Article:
Travel: A Means or an End?

Antarctica tour

We are excited to announce that we have been selected by G Adventures for their Wanderers in Residence program. In preparation for the official announcement today, we answered a few questions about our journey, including the age-old travel writing and travel blogging query, “Why do you travel?

In doing so, we ticked off a list, gazed at our navels and stumbled onto a stickier query: Is travel merely an instrument to achieve a set of objectives or is travel an aim in itself?

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Berlin on a Bicycle: The World in an Afternoon Interlude

Berlin, cut clouds moving quickly. Crisp autumn air. Wide streets. Unfathomable history.

We set out on borrowed bicycles. They give me pause: Audrey’s back tire has a leak and my handlebars wobble like something out of the Wizard of Oz.

I begin to move. My apprehension fades, those handlebars steadier than I imagined.

It's like riding a bicycle,” I laugh to myself.

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Saying Goodbye, Celebrating Life

rose

Last week my grandmother died. She lived a long, full life to the age of 92 and she died peacefully. The news was not surprising, but it arrived earlier than I had expected. When it finally began to sink in, I cried.

Then I wrote a few things in order to unpack and process my feelings – about saying goodbye to loved ones, enjoying them while they are alive, and trying to prepare for something most people don’t like to discuss: death.

Note: This is a personal story. But at the end, there’s some practical advice regarding travel, medical directives and handling the subject of death.

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Gross Eats, Fearless Leaps and Lemonade Stands: Kids Being Kids [Audio Slideshow]

Ah, kids these days. The list runs long of their digital addictions: texting, gadgets, Facebook, internet, and video games. But during our visit to the U.S., we bore witness to a few fleeting moments that reaffirmed that kids are still kids.

That is to say, kids as we knew them: little girls leveraging the lemonade-stand model to raise money for an afternoon trip to the toy store, middle schoolers oohing and aahing over stories about eating bugs and engaging with giant rodents, and high schoolers jumping off absurdly high cliffs to demonstrate their mettle.

With cultural evolution at high speed, it’s comforting to know that while many things have changed, a few remain the same.

Note: If you are looking for eye candy, check out the time lapse audio slideshow of the kids jumping off the ledge at the waterfall here.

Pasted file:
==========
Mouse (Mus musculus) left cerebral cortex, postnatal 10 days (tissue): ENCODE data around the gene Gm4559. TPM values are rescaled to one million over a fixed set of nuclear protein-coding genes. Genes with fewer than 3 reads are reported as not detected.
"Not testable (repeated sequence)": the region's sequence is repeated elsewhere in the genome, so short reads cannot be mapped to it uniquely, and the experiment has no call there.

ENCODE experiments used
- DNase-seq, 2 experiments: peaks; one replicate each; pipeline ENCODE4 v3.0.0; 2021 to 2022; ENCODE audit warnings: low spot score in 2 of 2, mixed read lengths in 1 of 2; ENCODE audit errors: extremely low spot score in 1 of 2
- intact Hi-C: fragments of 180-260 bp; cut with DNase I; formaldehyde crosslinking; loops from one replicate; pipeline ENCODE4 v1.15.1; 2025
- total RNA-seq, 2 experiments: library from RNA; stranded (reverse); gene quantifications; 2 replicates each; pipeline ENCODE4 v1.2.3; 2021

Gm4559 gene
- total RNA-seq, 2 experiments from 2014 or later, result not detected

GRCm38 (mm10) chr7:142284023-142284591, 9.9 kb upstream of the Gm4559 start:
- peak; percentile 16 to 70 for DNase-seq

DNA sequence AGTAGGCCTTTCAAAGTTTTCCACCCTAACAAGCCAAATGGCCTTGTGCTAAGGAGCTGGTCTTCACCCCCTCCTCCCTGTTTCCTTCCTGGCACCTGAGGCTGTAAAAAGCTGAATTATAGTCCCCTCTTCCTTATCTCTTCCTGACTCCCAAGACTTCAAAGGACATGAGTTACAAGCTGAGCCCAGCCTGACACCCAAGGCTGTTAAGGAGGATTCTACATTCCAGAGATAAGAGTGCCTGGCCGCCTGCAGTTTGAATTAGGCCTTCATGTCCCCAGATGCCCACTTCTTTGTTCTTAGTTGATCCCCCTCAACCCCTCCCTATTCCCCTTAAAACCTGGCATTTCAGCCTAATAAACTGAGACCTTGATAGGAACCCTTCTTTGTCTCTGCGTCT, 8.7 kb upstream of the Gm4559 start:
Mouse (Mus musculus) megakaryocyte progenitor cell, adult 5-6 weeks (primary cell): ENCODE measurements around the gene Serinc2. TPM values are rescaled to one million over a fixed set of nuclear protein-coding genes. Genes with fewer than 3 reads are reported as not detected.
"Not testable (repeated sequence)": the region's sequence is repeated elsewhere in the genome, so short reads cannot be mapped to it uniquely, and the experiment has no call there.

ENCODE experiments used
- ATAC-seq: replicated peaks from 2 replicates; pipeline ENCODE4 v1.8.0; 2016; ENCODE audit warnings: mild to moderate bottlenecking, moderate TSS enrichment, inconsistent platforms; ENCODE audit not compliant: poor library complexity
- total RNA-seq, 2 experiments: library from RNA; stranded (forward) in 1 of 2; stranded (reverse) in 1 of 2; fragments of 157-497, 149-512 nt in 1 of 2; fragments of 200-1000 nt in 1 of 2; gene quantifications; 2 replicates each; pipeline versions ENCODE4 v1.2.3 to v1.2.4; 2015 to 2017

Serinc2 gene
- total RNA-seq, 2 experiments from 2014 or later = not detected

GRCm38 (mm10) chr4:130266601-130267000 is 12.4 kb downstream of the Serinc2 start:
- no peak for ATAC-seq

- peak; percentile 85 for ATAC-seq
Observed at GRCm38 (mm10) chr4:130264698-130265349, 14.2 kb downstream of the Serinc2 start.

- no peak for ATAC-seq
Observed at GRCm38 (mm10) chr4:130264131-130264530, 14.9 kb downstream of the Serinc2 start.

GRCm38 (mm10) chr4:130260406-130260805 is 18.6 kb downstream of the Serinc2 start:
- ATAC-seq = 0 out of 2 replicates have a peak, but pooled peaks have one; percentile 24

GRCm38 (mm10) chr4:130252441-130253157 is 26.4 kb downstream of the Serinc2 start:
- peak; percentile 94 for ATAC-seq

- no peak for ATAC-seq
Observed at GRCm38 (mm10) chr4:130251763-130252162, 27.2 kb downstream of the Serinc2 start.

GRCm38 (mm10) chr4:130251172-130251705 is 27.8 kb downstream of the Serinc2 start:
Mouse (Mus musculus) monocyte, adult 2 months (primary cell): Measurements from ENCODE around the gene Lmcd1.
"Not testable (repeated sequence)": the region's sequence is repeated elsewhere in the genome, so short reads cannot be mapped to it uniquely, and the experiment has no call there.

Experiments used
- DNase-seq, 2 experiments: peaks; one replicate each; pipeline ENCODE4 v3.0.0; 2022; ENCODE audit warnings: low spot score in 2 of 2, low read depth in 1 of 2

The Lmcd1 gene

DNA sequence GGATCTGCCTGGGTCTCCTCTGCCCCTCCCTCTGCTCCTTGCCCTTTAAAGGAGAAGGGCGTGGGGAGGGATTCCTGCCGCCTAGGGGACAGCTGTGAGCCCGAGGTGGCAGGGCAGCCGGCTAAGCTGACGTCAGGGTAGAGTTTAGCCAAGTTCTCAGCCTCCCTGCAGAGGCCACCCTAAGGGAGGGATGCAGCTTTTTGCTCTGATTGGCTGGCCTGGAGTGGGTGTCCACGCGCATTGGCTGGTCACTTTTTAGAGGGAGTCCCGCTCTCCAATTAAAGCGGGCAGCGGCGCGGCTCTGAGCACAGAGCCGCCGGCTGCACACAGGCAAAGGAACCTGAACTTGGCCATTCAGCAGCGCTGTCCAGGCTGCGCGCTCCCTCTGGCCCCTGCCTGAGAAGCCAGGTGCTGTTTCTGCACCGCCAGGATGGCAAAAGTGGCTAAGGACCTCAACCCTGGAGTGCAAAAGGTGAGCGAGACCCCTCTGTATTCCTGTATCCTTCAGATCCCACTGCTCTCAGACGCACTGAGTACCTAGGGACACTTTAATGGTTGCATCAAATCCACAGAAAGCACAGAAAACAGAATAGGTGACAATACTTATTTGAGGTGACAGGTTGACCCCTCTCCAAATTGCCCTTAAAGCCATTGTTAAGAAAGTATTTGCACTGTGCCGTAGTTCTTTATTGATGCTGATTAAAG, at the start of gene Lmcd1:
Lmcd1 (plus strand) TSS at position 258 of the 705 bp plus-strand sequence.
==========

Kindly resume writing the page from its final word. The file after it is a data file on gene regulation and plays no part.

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Mothers Around the World, A Mosaic

When I think of my mother and my grandmothers, I feel fortunate to be born into a line of strong and determined women. My mother led by example, demonstrating that one's personal and professional life is not static, but rather an evolution in personal development and fulfillment that includes taking a bit of risk from time to time. Additionally, both my grandmothers raised families in challenging circumstances – one in Korea shortly after the Korean War, the other in India in the 1950s.

As I consider their histories, I'm reminded of how much I have to learn from them and the lives they've chosen to lead.

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Unspoken Patagonia

There we were at the end of the trail in Chile’s Torres del Paine National Park. We had completed the “W” – 60 miles, fully laden – and were basking in the warmth of the Patagonian sun. In the process we had become proficient at assembling our tent in strong winds, cooking wondrous meals with packaged pasta, and securing our stuff from mice at night. We appreciated nature in full: not only the beauty of its rainbows, glaciers, condors and granite towers, but also the wrath of its hurricane-strength winds.

At the end of our journey, the feeling of camaraderie amongst our fellow trekkers was palpable. We all shared an accomplishment. In the soft grass at the trailhead kiosk, we indulged in overpriced potato chips and cracked open celebratory beers.

But something was missing.

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Potosi, Through Children’s Eyes (Where Were You When You Were Twelve?)

We eat the mountain…and the mountain eats us.

— David, a mine guide and former miner in Potosi, echoes a decades-old sentiment about the city's lifeblood, its world-famous silver mines.

It was late morning and the sun was bright, the sky crystal at 13,400 feet in Potosi, Bolivia. We were being tended to by a group of schoolgirls dressed as nurses at a hygiene fair; they sought to teach us the methods and benefits of properly washing our hands.

The mood: uplifting and hopeful.

Contrast this with just the day before.

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Cocaine: A Story That Begins in the Bolivian Jungle

I need to fill up the tank completely. Finding gasoline in Chapare can be unreliable. It’s one of the ingredients in cocaine production – and that gets first priority.

— Alvarro, our client and guide in Cochabamba, Bolivia explains why it’s necessary to gas up in the city before heading into the jungle.

Paraguay customs. We had just crossed the 200 mile desert frontier with Bolivia. Border agents dressed in knit shirts, their shoulders adorned in crossed Paraguayan and U.S. flags, scanned our bus’s contents –- all of it piled before us. As we waited for a drug-sniffing Labrador retriever to finish pacing and pawing suspect bags, we figured it was time to bring the cocaine story to its finish.

And just as we thought this, the guard approached: “Miss, place your bags up here. We’d like to take a look.”

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